Implications: The proposed research has the potential to reveal key processes that can be mobilized to increase the potency of TF-CBT, reduce rates of dropout, and enhance therapist training as dissemination efforts are undertaken.
Principal Investigator: Adele Hayes (University of Delaware)
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Study Title: Treatment of Suicidal and Self-Injurious Adolescents with Emotional Dysregulation
Study Aims: The long term aim of our research is to develop and evaluate effective treatments for adolescents at high risk for suicide that will reduce suicidal and self-injurious behaviors as well as improve functioning and the quality of life of teens and their families. The primary aim of the research proposed here is to evaluate the efficacy of dialectical behavior therapy (DBT) for adolescents by comparing it to a combined individual and group supportive therapy control condition (I/GST) chosen specifically to maximize internal validity.
Methods: Subjects will be 170 teens 13-17 years old with borderline personality traits referred to treatment due to high risk for suicide. Outcome targets include reduced frequency and severity of suicidal behaviors, especially suicide attempts, inpatient or ER treatment for suicidality, increased maintenance in and compliance with treatment, and enhanced functioning across multiple domains. DBT has an empirical track record with adults of reducing the incidence, frequency and medical risk of suicide attempts and non-suicidal self-injuries among individuals meeting criteria for borderline personality disorder (BPD). However, although DBT is widely used with suicidal adolescents, particularly those with difficulties characteristic of BPD such as poor emotion regulation and impulse control, no randomized trial of DBT with adolescents has been conducted. Thus, although non- randomized trials suggest effectiveness, without a randomized trial we simply do not know whether DBT for adolescents is efficacious or not. Given the severity of the problem and the lack of alternative treatments for high risk adolescents, addressing this question is important. The second aim of this research is to analyze mediators of reduced suicidal and self-injurious behaviors in adolescents. DBT is based on a theoretical model that suicidal behavior is a combined outcome of high stressful events and emotion dysregulation together with inadequate behavioral skills for coping with negative emotions and life events. Risk factors for adolescent suicide and intentional self-injury include most importantly family conflict but also conflict with peers, teachers, losses, legal or disciplinary problems (stressful events) combined with high negative emotions and inadequate abilities in emotion regulation. We will analyze the potential mediating effects on suicidal behaviors of decreases in family conflict, increases in parent DBT behavioral skills, reductions in emotion dysregulation and increases in DBT behavioral skills. Preliminary data on cost-effectiveness will also be collected.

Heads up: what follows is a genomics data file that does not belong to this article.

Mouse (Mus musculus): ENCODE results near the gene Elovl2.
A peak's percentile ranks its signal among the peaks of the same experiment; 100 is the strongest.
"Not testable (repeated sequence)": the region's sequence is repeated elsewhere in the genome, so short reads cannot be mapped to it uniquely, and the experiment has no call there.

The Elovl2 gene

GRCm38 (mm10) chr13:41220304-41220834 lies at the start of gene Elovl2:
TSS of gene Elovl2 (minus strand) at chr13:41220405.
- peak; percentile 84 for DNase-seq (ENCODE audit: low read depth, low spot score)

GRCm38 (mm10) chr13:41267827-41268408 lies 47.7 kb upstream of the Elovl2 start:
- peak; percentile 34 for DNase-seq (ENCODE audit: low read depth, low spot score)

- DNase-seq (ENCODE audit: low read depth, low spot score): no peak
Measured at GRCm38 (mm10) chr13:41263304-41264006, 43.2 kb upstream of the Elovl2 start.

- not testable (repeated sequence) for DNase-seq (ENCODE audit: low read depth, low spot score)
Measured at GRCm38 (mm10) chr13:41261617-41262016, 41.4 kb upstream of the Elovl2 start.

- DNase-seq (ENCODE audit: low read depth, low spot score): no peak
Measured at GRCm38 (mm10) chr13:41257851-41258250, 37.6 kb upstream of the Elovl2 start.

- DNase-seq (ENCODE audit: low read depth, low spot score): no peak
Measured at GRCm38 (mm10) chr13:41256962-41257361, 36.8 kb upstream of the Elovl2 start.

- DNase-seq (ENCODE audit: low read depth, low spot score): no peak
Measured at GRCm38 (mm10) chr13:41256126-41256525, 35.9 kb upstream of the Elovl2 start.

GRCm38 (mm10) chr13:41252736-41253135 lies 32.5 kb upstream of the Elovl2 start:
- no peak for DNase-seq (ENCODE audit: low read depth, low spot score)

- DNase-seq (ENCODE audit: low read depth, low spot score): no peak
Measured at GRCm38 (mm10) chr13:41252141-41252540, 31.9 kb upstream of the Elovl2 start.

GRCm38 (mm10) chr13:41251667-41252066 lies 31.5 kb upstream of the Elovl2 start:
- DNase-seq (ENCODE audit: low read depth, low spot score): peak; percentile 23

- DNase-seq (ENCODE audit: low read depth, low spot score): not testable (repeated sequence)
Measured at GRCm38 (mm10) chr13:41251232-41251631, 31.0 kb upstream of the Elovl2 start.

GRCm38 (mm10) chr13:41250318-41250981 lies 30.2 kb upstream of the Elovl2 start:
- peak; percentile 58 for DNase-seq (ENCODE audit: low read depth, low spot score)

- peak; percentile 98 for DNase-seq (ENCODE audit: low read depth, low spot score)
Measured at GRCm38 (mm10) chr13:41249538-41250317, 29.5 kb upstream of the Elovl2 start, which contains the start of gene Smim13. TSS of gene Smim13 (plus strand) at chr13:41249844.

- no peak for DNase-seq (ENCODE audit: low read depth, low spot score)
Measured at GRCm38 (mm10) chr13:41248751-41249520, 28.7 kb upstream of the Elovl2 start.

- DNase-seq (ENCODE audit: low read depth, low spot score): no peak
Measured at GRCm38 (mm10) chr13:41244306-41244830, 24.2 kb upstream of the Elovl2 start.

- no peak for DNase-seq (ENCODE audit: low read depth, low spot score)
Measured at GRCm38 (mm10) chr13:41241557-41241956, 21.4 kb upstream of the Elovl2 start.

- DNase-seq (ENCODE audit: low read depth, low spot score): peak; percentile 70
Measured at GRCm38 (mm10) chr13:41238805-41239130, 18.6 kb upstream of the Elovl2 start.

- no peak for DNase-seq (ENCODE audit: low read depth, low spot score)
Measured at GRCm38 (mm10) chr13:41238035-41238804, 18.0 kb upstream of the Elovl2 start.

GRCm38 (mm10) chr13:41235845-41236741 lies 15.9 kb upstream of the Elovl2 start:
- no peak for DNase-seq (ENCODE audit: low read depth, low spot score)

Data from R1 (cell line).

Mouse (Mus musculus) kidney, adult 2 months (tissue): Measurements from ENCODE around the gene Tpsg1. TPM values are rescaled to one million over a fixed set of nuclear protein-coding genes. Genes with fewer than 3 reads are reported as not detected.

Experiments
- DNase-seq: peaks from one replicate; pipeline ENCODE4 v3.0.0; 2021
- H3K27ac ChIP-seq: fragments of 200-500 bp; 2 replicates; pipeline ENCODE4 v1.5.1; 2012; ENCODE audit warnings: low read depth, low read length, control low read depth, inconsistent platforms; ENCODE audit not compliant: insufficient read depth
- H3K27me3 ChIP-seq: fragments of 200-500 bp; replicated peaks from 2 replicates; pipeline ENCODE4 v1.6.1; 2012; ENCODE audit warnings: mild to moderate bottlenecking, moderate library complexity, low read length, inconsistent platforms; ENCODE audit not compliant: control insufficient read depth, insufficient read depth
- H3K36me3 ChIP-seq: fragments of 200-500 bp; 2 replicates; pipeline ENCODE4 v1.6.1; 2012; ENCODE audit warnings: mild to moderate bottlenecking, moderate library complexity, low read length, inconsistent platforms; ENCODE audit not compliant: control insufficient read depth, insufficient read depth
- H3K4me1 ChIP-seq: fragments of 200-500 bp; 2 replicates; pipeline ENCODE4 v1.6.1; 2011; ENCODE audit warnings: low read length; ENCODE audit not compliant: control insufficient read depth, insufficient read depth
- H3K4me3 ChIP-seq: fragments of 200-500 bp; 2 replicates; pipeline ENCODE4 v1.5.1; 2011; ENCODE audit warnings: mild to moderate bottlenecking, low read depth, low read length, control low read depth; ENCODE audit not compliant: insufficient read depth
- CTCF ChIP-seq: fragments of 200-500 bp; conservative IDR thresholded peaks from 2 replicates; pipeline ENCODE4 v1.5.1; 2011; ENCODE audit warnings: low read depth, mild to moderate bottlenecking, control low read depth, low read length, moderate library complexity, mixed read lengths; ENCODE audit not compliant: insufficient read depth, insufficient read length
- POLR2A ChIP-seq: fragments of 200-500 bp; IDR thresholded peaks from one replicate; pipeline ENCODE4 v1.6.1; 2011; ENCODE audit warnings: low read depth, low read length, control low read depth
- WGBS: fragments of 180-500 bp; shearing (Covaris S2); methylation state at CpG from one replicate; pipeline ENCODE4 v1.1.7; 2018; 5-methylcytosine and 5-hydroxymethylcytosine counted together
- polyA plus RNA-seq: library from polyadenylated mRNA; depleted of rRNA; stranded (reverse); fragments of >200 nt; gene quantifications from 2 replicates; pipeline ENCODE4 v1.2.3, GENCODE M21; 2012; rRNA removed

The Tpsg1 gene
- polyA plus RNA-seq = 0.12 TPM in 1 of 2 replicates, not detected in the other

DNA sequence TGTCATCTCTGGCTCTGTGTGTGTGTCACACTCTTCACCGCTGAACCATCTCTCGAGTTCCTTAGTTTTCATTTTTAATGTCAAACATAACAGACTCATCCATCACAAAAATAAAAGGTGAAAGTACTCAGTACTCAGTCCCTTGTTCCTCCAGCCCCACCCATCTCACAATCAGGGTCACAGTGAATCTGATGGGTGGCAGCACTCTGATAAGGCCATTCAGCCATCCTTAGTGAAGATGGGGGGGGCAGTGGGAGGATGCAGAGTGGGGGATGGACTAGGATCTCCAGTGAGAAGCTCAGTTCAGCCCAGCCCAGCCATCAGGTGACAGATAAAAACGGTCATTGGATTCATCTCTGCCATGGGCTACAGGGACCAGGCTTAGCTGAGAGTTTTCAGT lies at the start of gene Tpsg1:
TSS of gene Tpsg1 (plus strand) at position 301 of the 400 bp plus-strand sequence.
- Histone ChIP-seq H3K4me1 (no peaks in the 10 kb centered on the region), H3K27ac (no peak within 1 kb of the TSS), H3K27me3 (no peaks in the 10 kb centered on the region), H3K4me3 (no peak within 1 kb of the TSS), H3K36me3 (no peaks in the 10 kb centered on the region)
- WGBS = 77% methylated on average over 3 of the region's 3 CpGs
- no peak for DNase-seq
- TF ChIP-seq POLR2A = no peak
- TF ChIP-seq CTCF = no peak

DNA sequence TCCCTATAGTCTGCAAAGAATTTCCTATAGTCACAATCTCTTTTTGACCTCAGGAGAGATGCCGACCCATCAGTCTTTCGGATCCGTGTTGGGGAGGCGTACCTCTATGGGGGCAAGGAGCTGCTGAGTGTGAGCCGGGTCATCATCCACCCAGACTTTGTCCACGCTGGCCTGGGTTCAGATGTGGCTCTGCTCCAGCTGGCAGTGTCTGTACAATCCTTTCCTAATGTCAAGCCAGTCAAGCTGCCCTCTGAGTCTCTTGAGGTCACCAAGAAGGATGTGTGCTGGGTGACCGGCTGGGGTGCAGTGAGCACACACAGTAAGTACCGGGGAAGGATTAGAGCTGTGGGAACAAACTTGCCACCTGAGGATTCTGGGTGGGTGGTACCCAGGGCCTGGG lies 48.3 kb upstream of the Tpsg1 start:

Investigators: Michele Stacy Berk, Judith Cohen